Intercultural understanding is a very important topic for teachers all over Europe – and all over the world. Marta Hunya and Bettina Zeidler, who both used to work as pedagogical advisors for eTwinning, use their workshop to offer inspiration and ideas to teachers who would like to include an approach to intercultural understanding in their eTwinning projects – with the intention to guide their students towards a feeling of european citizenship.
But what does european citizenship mean exactly? Probably it means something else for everyone of us. So we need to discuss, to find common grounds to start from. We all have different backgrounds, different cultural roots that shape our opinions and views in ways that often are not obvious.
To illustrate this, the idea of culture as an Iceberg with a small visible and a big invisible part serves well: when we meet someone, we know only very few things about their culture, maybe we know popular food from the region the person comes from or we can understand the language they speak. But we can’t see the “part below the surface”, the attitudes, emotions and values, the roots of the culture. Intercultural understanding doesn’t have the intention of getting the whole iceberg out of the water and in plain sight – but to make a bigger part of it visible, understandable.
More about the iceberg model.
In a second group work we then talked about values we think are important and in the groups agreed on the most important ones we share. Of course this is only the beginning: there’s still the question of what, for example, respect means to someone from Cyprus and someone from Norway, or what reliability means in Portugal or Romania – or for any given individual! Respect, tolerance, cooperation, honesty, trust – we need to negotiate the meanings to get closer to understanding each other.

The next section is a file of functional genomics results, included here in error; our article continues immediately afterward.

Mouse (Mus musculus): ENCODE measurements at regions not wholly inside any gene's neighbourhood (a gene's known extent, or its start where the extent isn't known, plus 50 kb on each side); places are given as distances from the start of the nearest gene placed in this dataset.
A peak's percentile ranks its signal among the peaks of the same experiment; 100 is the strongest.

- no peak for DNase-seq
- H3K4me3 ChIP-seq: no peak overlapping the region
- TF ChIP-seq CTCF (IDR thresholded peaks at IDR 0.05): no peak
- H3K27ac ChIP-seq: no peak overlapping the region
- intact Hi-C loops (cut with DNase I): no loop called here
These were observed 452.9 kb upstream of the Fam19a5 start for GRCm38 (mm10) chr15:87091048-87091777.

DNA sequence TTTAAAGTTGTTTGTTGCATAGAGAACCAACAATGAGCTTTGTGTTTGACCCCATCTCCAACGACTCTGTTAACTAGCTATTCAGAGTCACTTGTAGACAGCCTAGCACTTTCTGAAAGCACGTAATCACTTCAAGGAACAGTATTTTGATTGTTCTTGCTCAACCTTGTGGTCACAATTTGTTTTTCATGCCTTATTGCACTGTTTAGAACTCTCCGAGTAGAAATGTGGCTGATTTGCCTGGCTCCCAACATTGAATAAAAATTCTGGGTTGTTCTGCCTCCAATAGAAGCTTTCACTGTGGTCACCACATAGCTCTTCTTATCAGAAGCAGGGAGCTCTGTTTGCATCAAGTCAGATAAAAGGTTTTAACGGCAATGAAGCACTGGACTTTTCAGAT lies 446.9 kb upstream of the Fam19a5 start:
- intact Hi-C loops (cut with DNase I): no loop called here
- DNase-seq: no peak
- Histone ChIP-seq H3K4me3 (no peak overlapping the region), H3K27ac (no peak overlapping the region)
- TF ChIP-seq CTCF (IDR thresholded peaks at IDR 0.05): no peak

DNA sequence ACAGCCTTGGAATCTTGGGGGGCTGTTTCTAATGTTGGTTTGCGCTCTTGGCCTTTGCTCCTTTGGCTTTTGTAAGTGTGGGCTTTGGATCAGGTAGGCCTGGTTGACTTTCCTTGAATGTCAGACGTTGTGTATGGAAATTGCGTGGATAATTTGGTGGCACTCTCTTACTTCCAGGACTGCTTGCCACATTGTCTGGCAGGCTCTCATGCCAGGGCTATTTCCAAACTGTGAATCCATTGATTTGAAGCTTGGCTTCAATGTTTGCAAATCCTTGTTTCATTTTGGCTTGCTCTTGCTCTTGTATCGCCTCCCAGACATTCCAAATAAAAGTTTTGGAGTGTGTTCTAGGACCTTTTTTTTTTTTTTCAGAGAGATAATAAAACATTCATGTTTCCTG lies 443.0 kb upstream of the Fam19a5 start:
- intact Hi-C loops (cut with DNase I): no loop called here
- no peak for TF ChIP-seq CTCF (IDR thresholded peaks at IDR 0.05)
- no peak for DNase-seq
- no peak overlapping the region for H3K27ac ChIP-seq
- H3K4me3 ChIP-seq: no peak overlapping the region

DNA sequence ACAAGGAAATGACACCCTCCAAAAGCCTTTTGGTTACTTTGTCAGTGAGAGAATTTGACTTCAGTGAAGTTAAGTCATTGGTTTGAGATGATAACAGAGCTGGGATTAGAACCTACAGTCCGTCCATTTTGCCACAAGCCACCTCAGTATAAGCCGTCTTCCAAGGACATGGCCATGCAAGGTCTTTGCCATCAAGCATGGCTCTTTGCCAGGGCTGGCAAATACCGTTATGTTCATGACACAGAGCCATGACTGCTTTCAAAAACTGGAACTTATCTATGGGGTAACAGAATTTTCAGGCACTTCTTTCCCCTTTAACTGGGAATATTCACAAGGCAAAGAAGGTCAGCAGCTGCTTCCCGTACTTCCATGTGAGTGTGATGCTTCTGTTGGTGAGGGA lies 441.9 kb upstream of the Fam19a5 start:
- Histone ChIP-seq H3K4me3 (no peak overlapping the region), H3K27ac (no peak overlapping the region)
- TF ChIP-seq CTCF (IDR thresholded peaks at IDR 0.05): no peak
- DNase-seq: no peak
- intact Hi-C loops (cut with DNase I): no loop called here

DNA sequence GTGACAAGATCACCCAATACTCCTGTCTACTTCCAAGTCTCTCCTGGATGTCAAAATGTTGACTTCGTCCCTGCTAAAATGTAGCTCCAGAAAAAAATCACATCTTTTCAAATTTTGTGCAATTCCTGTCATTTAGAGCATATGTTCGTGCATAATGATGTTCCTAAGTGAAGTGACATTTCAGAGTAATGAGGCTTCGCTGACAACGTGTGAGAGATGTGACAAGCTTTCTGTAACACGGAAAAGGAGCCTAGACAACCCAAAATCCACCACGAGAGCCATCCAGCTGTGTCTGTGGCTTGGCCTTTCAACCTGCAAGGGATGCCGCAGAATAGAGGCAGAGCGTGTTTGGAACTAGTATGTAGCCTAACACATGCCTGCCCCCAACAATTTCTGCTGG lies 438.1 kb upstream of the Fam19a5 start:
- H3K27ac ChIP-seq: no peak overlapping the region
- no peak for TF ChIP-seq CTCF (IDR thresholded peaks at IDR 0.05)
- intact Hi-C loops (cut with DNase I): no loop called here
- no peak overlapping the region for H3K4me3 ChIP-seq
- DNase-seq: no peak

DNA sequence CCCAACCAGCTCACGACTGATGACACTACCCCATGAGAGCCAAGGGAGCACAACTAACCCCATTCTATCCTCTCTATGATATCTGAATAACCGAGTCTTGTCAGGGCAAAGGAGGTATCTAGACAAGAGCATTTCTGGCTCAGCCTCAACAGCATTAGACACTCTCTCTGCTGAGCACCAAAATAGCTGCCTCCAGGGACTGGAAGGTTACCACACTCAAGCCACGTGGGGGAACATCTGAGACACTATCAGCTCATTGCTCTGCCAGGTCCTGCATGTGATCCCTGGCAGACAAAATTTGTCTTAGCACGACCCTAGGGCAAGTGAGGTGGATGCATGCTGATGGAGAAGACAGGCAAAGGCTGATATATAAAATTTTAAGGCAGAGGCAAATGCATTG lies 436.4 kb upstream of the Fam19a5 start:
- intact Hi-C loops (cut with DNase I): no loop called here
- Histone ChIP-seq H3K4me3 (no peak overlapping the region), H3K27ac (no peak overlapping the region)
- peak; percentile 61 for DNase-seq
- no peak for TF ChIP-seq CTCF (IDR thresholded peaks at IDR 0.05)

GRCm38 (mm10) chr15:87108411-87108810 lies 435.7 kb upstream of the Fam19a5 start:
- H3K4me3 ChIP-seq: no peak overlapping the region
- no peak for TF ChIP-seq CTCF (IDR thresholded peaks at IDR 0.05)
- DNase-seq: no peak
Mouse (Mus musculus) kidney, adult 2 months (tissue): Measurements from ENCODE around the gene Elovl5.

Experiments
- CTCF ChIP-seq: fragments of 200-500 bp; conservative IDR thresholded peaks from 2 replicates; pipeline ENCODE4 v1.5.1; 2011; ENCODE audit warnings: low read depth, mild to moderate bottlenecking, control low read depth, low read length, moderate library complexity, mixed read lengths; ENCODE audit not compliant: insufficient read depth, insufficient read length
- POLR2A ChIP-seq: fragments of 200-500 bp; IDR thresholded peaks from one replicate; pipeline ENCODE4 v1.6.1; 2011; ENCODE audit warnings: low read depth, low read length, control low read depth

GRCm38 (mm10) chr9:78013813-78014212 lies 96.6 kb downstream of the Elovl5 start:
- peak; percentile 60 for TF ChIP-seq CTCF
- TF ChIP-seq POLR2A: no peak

It’s clear that discussing about values, their counterparts and their meaning with pupils can be very fruitful, but it definitely is a challenge.
An interesting way to include these discussion into eTwinning projects is to find a topic where values play an important role. History can be a starting point: seeing historical events from different perspectives, learning about controversial persons and the values they appreciated, discuss their intentions and goals, find out why they acted the way they did.
The teachers’ role in this is to be moderators and facilitators, to guide the pupils and help them express their own opinions. Detailed observation, sharing experiences and impressions can be a starting point, role plays can help exploring different perspectives.
A very inspiring and interesting workshop! A starting point for thoughts about the term european citizenship and its meaning for education.